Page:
Also, don’t forget that Lutz Roeder was the one who initially created and maintained Reflector for somewhere close to 6 years before Red Gate got involved – if anything, I credit him far more than Red Gate – the only regret that he sold it to a company that has decided to force users to eat the costs of their poor judgment.
@Alex: I could just as easily ask if you’re paid by RedGate.
@Alex + Jetbrain$$$$: As Jason said, it’s not about paying for the tool. It’s not even about having to pay for v7 when previous versions have always been free. It’s the fact that v6 is going to expire and delete itself, and RedGate think it’s acceptable to force users to pay for the upgrade even if they don’t want it.
Yes, we’ve all heard the argument that Lutz added the expiry date to avoid supporting out-of-date installations; it’s the only response we’ve had from RedGate. As many of us have pointed out, that was fine when the update was free, but when the update costs money, it’s nothing short of extortion.
How would you feel if Microsoft announced that the next version of SQL Express would cost $10 per installation, and that all existing installations would expire and delete themselves unless you paid for the upgrade? Would you then claim that everyone who complained about the decision must be paid by Oracle?
OK, so the JetBrains version is likely to cost more than $35. So what? JetBrains have never ripped me off. JetBrains have never told me that I’m not allowed to continue using an old version of one of their tools because they want me to pay for the new version.
Okay JetBrains… listen. If you got a tool that does everything that Reflector does, and you want to charge me $50 for it, I will buy.
Just as long as its not ransomware and just as long as you don’t tell me its going to be free then charge me later on.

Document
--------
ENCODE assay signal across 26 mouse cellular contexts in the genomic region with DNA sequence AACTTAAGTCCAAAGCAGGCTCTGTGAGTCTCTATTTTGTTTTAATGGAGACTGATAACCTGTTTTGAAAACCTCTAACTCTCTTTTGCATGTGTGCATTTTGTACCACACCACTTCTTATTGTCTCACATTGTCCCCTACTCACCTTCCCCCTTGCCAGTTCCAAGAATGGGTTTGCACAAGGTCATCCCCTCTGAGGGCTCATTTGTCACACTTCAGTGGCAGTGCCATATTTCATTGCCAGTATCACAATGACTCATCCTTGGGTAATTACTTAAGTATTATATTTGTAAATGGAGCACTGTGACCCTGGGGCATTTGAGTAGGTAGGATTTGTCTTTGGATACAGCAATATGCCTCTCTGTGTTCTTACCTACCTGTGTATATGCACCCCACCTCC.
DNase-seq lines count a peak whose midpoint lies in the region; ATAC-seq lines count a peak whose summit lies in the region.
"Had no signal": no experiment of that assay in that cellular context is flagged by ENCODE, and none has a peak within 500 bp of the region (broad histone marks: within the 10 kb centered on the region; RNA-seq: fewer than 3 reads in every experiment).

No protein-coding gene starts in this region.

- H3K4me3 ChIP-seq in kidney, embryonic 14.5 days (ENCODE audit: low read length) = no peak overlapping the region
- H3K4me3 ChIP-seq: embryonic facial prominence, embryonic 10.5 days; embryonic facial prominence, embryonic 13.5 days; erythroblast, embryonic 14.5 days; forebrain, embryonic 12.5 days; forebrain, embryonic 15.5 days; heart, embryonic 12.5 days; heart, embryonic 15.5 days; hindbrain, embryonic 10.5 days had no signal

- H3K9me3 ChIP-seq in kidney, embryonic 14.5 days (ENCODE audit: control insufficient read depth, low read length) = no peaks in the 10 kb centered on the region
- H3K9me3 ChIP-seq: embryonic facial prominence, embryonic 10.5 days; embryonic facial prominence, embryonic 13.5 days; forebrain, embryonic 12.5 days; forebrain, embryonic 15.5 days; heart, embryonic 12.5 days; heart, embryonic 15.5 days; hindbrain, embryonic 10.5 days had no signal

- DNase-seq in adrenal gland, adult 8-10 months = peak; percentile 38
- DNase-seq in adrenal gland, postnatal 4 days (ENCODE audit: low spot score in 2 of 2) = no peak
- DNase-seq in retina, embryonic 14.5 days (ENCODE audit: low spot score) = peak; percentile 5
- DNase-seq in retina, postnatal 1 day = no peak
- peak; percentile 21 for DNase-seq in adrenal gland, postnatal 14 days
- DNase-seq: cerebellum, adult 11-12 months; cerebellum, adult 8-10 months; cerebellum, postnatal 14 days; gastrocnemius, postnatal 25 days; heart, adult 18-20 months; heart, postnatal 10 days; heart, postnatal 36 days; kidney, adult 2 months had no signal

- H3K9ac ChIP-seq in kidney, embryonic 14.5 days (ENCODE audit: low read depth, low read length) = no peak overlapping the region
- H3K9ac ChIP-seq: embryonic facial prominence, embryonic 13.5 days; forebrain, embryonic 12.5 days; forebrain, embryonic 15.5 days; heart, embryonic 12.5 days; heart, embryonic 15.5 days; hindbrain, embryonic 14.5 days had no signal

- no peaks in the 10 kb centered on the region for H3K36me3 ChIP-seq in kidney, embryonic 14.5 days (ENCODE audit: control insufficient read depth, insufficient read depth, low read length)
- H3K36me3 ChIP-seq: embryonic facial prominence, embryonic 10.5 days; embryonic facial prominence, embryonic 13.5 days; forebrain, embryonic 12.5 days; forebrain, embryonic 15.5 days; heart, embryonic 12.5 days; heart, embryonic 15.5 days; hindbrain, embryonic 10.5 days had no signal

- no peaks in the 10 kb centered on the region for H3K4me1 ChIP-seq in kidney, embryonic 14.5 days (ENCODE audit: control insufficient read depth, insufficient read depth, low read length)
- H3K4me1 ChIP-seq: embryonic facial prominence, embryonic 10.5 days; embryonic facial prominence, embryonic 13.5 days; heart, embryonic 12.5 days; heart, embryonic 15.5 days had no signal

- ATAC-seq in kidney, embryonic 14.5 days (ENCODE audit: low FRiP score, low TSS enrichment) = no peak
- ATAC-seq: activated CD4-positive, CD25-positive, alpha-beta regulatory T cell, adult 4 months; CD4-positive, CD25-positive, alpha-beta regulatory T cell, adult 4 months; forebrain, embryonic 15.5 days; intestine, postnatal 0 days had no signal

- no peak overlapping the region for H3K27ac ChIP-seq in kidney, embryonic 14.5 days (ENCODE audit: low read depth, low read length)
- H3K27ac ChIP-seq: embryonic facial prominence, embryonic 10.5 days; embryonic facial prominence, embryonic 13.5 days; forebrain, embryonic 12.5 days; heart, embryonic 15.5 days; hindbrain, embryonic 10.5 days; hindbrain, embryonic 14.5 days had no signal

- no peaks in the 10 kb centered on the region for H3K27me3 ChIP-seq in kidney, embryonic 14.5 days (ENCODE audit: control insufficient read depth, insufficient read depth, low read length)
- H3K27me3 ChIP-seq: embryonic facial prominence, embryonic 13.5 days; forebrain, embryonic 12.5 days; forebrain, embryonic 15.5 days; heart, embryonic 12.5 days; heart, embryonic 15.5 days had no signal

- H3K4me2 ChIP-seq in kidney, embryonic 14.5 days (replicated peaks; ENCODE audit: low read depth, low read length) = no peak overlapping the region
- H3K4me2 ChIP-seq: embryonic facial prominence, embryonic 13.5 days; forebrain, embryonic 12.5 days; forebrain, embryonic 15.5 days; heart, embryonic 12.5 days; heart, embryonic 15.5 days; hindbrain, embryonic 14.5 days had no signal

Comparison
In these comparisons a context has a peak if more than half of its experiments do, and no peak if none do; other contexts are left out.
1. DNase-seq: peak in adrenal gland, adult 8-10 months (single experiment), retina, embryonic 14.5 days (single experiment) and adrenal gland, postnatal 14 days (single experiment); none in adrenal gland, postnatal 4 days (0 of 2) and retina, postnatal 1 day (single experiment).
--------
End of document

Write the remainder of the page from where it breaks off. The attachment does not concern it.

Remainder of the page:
The only thing is :s I dont wanna to load whole VS 2010 just to reflect some assembly.
This would have to have some kind of external window also.
The title, I love it.
@Jetbrain$$$$$, Alex B
I hope you feel a bit better now
To those who thing RedGate deserves $$ for Reflector, go do your history lesson homework. RedGate didn’t produce Reflector, they acquired it from the guy who made it and distributed it for free (that is, for donations), and then they told the world that it would continue to be free while the future version with new features would be a paid version.
In other words, 1) they lied about it continuing to be free, and 2) they didn’t make it, how can they be “deserving” pay?
The equivalent software to the original Reflector in open source form is called ILSpy. May such software always be free!
Side note: I am a licensed user of Resharper and I would love to see IL decompilation support in Resharper, and would also love to spite RedGate.
RedGate .NET Reflector v220.127.116.11 + C# Source 4,523 downloads… lol, basically if you don’t want to pay redgate.. then just do what everyone else does… download it from you local free market and it even comes with sourcecode if you want to make it better. And stop complaining, just stop paying. thats all I can say.
On the other hand, Lutz got paid out good sums of money for his hard work to date when RedGate bought it from him… Paying redgate is just a reflection of that *pun intended* So money makes the world go round.. get over it.